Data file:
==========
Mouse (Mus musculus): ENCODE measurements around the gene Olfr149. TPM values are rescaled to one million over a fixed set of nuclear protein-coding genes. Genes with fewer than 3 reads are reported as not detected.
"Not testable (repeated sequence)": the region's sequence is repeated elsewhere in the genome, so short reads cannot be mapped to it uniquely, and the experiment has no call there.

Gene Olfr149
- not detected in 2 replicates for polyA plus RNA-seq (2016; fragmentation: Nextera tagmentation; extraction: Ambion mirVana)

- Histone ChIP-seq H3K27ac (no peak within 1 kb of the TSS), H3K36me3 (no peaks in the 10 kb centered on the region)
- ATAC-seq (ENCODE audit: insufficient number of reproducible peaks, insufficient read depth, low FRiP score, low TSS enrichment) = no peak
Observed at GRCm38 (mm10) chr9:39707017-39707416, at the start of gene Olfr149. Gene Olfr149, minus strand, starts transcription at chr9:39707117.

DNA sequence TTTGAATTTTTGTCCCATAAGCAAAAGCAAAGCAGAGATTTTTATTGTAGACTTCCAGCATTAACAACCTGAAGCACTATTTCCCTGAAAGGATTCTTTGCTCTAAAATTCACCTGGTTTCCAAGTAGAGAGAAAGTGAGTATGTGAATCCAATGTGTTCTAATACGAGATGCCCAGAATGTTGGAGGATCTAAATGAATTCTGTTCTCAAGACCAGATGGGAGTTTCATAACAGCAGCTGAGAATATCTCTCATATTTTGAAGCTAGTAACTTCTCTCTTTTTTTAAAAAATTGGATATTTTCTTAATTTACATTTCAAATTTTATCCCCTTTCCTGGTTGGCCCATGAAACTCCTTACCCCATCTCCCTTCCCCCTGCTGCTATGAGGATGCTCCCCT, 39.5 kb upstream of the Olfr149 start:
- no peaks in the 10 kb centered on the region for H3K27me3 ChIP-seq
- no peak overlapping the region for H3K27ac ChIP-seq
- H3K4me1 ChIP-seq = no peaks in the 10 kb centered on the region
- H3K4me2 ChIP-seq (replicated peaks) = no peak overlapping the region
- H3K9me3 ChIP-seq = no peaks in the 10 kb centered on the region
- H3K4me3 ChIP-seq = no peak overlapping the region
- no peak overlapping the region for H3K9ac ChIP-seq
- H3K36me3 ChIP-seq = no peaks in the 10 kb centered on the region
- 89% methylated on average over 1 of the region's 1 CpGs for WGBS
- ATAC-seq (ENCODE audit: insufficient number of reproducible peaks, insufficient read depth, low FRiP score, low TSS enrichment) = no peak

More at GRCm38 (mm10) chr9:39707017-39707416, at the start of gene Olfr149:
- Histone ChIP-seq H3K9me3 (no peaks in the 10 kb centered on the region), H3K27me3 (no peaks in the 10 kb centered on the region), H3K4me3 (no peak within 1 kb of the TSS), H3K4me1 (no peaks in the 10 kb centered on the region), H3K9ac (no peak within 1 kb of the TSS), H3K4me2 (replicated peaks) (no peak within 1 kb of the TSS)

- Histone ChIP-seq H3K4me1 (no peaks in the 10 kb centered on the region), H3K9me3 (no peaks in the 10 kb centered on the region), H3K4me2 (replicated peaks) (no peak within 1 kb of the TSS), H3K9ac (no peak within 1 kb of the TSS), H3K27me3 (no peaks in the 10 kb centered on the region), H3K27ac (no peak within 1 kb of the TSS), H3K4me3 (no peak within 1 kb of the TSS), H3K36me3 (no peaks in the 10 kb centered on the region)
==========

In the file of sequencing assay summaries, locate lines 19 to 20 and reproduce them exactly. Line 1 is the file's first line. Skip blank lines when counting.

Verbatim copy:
More at GRCm38 (mm10) chr9:39707017-39707416, at the start of gene Olfr149:
- Histone ChIP-seq H3K9me3 (no peaks in the 10 kb centered on the region), H3K27me3 (no peaks in the 10 kb centered on the region), H3K4me3 (no peak within 1 kb of the TSS), H3K4me1 (no peaks in the 10 kb centered on the region), H3K9ac (no peak within 1 kb of the TSS), H3K4me2 (replicated peaks) (no peak within 1 kb of the TSS)